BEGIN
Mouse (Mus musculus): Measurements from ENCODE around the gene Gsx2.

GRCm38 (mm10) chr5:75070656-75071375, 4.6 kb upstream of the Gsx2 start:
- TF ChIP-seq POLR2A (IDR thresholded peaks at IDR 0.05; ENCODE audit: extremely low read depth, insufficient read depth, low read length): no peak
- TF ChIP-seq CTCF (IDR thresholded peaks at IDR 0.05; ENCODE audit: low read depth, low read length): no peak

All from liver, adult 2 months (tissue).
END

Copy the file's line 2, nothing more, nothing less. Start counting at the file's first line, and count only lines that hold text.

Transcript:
GRCm38 (mm10) chr5:75070656-75071375, 4.6 kb upstream of the Gsx2 start: